I’m that obnoxious person who, when she gets passed a story via Facebook or email, goes straight to Snopes.com to see if it’s true. Some of the best stories that get passed around are just not true.
Or are they?
Not to mess with your head, but it depends on your definition of “true.” Take for example the story of the racist who boards an airplane and finds his or her is beside a person who is a member of a group that the racist hates. The bigot makes a fuss, but there are no more seats in economy class. The flight attendant announces that there’s a seat in first class and says no one should have to sit next to someone who makes him or her feel uncomfortable, and promptly bumps the victim of the tirade to first class. The reason I’m so vague in telling the story is that it never happened and many iterations of this story exist (a Muslim sitting next to a Jew, a Christian sitting next to a Muslim, a white person sitting next to a black person, etc.). The story isn’t true.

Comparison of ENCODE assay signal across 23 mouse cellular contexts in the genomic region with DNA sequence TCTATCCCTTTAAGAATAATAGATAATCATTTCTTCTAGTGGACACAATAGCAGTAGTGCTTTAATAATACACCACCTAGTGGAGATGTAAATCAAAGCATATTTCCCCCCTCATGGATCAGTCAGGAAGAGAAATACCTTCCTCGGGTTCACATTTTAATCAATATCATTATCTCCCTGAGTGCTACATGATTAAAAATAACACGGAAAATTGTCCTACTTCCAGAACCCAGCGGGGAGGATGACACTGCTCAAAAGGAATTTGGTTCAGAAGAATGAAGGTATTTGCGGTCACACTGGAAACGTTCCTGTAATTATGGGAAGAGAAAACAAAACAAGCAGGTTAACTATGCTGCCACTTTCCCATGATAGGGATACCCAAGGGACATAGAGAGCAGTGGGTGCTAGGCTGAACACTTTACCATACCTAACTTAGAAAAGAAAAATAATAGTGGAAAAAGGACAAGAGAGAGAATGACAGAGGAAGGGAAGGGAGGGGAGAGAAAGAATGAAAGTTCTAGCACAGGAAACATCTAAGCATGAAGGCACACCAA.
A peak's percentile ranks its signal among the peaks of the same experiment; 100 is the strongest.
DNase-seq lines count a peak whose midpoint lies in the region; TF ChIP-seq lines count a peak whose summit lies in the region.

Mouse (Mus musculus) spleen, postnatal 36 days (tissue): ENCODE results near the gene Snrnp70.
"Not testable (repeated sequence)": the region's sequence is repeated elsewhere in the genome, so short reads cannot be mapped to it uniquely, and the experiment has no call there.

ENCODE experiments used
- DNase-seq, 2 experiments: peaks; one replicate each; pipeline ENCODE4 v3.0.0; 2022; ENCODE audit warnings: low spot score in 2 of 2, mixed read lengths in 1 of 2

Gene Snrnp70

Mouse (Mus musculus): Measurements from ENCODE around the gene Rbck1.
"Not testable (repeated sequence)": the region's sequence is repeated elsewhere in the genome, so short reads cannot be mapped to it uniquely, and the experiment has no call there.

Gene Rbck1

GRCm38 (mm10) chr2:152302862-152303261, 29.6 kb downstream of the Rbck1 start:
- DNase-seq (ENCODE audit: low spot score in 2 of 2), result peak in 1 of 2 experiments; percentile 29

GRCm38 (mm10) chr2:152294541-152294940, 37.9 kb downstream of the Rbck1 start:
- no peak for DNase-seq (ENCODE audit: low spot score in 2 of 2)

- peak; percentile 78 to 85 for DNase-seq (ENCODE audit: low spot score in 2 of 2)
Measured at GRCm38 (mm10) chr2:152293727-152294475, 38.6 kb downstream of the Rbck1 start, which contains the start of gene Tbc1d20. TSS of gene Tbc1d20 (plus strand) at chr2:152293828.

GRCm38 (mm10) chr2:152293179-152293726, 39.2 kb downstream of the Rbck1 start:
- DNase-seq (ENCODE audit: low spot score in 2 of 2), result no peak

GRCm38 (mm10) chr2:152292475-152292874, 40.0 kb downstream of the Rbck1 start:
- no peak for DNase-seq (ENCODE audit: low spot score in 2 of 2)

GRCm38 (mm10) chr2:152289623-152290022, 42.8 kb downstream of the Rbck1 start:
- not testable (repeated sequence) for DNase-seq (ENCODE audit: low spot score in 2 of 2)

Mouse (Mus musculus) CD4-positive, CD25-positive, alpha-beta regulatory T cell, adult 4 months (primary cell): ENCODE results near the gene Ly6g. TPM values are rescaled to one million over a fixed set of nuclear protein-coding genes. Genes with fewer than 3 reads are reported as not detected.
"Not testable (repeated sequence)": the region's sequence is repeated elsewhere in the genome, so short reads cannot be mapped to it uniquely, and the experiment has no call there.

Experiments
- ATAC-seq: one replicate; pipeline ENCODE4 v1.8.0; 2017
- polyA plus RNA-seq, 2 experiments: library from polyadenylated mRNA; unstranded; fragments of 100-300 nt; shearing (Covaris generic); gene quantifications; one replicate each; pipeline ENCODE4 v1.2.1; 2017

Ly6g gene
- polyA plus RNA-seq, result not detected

But we really want it to be.
And thus the reason I don’t object to the story. It is true...emotionally. I have long maintained that fiction presents ideas to society in a way that is easy to digest. Art in all its forms helps cultures grow, change, and deal with transformation. To Kill a Mockingbird isn’t less powerful because it’s fiction. Fahrenheit 451 teaches its lesson in a story. And these internet stories do the same thing in bite sized form.
But don’t get me started on when the pieces that are spread are attributed to the wrong speaker or are outright false. Especially those word origin ones. “Ship high in transit” is NOT the origin of one of our favorite four letter words, nor is “fornication under carnal knowledge.” Funny, but entirely false.
Books I’m reading now:
The Duke is Mine by Eloisa James
Timeless by Gail Carriger